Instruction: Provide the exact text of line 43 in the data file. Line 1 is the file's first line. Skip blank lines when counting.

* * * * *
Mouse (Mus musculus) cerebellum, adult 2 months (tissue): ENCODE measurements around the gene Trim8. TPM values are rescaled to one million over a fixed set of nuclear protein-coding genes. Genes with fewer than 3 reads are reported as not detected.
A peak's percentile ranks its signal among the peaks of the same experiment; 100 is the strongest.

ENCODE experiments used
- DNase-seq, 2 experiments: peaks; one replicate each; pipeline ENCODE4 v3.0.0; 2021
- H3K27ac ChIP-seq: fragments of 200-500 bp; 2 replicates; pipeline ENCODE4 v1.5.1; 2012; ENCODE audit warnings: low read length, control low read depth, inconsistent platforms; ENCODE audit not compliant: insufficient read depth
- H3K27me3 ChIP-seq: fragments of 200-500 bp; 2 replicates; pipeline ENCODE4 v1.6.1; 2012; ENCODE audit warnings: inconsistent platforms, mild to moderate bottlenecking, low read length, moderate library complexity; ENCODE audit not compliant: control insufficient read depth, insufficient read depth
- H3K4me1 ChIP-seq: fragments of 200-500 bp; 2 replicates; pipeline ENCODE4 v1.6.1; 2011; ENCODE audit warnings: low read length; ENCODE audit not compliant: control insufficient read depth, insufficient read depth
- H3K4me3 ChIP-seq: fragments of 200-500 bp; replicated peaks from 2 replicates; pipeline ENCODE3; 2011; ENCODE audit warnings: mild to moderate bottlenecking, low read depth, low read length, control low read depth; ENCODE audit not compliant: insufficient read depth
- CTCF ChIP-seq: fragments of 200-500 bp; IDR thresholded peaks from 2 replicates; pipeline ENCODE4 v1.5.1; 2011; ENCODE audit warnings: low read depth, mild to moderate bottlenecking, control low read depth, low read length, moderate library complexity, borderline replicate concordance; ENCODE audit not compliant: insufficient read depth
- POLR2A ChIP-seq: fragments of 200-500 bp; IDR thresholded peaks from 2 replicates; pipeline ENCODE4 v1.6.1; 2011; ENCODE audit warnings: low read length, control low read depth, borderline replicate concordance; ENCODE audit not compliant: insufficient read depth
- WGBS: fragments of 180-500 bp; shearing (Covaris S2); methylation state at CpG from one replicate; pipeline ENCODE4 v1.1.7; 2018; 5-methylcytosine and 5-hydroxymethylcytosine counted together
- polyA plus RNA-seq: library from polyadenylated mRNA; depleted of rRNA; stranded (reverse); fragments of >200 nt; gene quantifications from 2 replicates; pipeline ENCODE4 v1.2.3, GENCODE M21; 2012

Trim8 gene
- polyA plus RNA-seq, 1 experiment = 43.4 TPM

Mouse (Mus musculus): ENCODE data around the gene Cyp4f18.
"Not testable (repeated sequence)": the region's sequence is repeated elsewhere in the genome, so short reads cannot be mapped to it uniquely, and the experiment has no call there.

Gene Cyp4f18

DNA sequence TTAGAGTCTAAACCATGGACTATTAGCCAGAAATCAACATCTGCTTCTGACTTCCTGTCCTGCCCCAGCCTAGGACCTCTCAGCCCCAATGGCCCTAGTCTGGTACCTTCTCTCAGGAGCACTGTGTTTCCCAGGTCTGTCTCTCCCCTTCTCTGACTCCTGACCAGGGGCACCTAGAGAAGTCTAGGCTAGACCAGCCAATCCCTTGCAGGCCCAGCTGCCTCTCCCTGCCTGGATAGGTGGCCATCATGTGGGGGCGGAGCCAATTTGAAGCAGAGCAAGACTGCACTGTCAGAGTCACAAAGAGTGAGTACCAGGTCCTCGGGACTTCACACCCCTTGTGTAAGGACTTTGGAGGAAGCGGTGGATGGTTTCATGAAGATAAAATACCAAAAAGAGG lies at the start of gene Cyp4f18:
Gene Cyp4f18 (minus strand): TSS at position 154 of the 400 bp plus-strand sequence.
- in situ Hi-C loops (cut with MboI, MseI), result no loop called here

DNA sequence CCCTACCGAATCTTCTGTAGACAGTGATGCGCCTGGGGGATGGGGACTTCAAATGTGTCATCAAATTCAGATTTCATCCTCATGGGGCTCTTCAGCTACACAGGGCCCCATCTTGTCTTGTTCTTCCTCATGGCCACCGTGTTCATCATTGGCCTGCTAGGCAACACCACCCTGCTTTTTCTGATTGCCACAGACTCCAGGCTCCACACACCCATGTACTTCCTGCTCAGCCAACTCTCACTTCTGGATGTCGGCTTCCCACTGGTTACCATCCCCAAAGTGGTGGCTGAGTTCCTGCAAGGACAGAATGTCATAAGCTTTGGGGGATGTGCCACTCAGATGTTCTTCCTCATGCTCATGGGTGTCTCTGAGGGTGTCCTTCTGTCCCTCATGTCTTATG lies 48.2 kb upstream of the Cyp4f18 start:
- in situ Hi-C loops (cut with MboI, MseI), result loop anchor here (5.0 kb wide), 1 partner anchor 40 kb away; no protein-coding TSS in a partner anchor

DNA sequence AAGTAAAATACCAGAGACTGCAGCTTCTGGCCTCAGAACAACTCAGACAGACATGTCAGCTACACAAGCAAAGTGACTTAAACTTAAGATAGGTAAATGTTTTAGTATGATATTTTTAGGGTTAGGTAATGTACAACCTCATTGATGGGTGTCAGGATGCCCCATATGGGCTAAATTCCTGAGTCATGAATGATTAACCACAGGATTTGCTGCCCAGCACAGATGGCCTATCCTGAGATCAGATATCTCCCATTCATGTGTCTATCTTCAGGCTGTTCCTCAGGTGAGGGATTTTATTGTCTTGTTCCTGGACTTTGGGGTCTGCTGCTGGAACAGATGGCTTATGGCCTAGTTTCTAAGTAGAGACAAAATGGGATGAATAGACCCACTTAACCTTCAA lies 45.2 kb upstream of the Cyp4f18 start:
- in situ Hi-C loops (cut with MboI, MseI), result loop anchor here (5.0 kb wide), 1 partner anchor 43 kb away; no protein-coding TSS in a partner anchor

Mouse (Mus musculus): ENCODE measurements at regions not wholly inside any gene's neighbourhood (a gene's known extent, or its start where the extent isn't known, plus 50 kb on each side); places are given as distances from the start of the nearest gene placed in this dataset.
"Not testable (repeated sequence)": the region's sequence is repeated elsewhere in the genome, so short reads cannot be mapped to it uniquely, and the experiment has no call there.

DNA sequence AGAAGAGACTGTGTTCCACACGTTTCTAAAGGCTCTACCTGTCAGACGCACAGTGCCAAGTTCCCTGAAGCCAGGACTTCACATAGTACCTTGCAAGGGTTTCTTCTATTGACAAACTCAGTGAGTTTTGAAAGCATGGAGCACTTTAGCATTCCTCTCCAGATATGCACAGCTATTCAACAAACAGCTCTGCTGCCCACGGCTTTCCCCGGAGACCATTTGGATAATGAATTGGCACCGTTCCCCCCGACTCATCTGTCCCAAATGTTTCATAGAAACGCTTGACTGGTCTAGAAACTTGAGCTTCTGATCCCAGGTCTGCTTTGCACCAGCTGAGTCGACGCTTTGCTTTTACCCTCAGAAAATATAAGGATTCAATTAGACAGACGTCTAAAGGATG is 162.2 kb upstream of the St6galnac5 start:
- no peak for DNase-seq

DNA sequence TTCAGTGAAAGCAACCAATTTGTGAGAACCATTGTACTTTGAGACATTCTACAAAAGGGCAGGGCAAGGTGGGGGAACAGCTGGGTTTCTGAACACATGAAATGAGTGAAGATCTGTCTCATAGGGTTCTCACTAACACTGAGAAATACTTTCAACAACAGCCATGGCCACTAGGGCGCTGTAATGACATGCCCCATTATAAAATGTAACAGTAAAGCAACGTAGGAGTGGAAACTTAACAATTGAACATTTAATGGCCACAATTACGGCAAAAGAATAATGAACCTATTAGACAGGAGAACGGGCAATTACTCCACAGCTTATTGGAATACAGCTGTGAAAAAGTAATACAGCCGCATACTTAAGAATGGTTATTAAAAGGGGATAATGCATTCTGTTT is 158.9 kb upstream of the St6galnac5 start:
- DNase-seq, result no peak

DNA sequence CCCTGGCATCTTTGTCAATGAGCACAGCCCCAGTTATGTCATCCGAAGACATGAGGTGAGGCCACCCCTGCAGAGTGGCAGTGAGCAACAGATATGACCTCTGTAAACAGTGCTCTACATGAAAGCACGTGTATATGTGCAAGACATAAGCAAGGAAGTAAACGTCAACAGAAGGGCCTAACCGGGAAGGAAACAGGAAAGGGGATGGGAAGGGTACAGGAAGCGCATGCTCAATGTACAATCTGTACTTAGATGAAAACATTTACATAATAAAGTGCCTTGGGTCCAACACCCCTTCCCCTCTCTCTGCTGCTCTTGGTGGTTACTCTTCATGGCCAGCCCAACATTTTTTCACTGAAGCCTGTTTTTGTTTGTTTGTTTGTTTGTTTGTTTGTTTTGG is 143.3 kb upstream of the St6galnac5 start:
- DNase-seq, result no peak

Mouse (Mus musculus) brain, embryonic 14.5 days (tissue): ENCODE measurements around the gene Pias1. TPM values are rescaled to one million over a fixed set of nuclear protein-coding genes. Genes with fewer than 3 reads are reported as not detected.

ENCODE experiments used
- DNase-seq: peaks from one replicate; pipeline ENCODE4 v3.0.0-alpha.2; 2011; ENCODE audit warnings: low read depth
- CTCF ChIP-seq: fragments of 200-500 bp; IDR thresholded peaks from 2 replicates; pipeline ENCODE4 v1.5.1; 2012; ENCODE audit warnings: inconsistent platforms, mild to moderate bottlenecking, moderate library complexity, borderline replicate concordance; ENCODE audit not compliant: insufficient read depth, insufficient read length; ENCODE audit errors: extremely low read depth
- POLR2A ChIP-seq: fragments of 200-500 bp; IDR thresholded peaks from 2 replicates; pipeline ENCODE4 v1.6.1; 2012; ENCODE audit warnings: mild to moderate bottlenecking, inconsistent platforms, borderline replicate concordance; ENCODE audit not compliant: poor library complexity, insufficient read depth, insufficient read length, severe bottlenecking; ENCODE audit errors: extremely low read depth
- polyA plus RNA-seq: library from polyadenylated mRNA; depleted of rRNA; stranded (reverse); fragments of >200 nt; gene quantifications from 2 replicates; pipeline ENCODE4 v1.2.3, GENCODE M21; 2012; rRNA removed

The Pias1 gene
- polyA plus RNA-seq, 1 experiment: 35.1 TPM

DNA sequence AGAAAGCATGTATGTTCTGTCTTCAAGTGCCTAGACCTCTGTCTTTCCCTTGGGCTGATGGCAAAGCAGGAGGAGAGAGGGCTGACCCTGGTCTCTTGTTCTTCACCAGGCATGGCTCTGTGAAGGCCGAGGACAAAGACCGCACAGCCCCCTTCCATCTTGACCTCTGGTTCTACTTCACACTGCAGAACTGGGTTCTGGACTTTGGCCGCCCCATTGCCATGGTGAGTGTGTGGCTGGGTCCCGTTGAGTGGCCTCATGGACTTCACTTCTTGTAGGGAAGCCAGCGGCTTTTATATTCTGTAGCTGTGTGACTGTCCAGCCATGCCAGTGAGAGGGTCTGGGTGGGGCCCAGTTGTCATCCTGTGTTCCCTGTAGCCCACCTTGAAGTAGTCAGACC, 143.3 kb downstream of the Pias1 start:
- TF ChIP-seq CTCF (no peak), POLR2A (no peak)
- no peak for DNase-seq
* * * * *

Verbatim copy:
- no peak for DNase-seq